The New York Sun
April 18, 2006
By Michael Cromartie and Felice D. Gaer
President Hu will visit President Bush at the White House this week. The two leaders will talk about trade and Taiwan, but they should also talk frankly about Jigme Gyatso, a Tibetan monk imprisoned for 15 years for his association with a group of monks seeking greater respect for human rights in Tibet, and Cai Zhuohua, a Protestant pastor who was given a three-year prison sentence for distributing Bibles.
The list of such prisoners is long and growing longer each day. The Chinese government habitually makes public promises to protect the freedoms of its growing and diverse religious communities. Mr. Bush should press China to keep these promises.
In March 2005, the Chinese government publicly claimed that it does not restrict the religious education of minors. However, in August 2005, police in Jiangxi province raided a training class for Protestant Sunday School teachers and arrested 35 high school students for participating. Later that month, police broke into the house of Aminan Momixi and arrested her for teaching the Koran to 37 students, some as young as 7. She was accused of "illegally possessing religious materials and subversive historical information." The children remained in police detention until parents paid fines ranging from $800 to $1,200, a huge sum to poor Muslims in China. Aminan Momixi's whereabouts remain unknown.
When the United States Commission on International Religious Freedom went to China last August, local officials in the far western province of Xinjiang proudly told us that they actively restricted the religious activity of minors. Although Chinese officials continued to insist to us that children are allowed to receive religious instruction, the local officials stated that young people in Xinjiang cannot attend mosques or engage in religious education until they complete "nine years of compulsory schooling." We learned of similar restrictions in place in Tibet.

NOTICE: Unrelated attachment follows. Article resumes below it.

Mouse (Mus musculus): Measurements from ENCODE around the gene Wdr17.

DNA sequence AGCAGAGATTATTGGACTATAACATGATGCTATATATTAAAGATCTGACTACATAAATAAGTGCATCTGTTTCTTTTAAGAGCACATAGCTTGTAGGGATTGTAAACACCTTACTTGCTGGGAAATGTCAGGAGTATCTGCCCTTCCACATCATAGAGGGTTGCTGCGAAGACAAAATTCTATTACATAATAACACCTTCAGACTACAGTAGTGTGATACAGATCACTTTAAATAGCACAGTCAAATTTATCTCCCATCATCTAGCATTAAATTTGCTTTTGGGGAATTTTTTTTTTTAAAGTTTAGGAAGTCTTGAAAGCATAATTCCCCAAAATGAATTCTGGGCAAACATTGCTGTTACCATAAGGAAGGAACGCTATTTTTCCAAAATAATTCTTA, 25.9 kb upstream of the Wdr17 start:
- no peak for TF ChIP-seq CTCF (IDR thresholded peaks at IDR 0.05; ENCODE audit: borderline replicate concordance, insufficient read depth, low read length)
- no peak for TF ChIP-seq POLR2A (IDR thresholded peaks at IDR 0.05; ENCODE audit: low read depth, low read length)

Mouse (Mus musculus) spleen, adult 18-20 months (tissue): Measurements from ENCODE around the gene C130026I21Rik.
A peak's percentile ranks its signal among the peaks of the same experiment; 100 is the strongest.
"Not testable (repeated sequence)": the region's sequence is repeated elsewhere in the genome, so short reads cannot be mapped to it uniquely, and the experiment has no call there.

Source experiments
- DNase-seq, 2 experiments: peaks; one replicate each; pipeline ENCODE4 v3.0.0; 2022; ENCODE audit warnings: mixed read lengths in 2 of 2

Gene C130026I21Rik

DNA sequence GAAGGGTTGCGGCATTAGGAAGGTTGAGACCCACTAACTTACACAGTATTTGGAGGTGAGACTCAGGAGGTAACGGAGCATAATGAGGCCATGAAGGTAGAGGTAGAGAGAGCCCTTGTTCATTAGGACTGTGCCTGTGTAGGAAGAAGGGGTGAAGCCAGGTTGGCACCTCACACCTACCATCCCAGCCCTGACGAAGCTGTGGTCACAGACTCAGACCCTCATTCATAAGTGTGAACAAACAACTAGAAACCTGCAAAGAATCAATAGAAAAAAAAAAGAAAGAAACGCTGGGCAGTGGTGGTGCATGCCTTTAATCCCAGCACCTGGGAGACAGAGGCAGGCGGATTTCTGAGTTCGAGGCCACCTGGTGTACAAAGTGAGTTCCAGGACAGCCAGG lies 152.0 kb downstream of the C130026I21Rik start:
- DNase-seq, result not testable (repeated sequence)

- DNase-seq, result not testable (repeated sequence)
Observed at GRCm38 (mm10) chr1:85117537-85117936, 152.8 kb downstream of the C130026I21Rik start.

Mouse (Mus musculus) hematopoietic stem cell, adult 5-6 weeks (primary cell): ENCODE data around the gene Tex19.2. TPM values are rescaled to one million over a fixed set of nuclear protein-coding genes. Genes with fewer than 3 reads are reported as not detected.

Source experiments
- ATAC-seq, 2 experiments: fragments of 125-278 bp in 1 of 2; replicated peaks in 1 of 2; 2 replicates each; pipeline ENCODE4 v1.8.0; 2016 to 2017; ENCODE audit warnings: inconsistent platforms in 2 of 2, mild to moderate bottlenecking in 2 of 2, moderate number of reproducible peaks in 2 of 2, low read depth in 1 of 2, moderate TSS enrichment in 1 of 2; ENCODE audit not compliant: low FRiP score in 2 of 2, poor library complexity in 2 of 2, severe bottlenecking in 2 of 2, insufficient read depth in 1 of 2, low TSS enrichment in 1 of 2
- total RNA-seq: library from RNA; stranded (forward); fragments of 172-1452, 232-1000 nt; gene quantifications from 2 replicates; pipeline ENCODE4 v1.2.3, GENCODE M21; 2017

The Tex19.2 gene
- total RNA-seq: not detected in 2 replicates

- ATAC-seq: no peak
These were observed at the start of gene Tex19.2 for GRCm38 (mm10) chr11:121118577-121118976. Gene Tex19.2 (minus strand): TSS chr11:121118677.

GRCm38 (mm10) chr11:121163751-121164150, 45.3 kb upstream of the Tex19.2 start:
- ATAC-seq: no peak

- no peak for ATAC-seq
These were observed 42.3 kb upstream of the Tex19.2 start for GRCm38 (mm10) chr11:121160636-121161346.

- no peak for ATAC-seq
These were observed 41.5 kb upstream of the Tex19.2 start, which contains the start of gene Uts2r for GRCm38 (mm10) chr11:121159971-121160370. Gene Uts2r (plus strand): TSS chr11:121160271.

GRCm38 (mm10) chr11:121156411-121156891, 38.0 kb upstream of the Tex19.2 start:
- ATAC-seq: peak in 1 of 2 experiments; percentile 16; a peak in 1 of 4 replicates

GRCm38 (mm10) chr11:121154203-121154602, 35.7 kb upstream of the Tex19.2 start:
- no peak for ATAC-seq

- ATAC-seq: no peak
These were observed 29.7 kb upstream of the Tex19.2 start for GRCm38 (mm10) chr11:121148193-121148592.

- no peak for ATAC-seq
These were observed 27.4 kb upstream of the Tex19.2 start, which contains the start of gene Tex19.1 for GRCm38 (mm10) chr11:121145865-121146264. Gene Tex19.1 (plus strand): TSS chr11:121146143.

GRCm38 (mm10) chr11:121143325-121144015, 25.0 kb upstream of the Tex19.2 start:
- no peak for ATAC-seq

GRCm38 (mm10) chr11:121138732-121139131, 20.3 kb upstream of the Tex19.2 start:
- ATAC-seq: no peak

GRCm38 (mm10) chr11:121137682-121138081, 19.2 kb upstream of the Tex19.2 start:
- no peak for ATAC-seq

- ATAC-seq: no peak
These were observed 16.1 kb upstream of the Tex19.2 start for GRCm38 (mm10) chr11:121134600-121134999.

The Tibetan Buddhist community continues to be severely repressed. The Chinese government acknowledges that more than 100 Tibetan Buddhist monks and nuns are in prison - and according to human rights groups, they are subject to torture and ill treatment. Dozens of monks and nuns were expelled from monasteries over the past year for refusing to participate in "patriotic education" sessions. China has continued to refuse international requests - including from the United Nations - for access to the 16-year-old boy the Dalai Lama designated the 11th Panchen Lama, and has instead claimed that another boy the government selected is the "true" Panchen Lama.
As China seeks investors to "modernize" and "develop" places such as Tibet and Xinjiang, the White House should begin discussions on ways to allow foreign journalists, diplomats, and other international humanitarian organizations unrestricted access to Xinjiang and Tibet, including through agreement on new U.S. consulates in both these regions.
In March 2005, China issued new National Regulations on Religious Affairs. Chinese leaders hailed the regulations as "a significant step forward in the protection of religious freedom." But instead of protecting freedom, the regulations imposed additional restrictions on religious practice, giving government authorities more control over religious groups and their activities.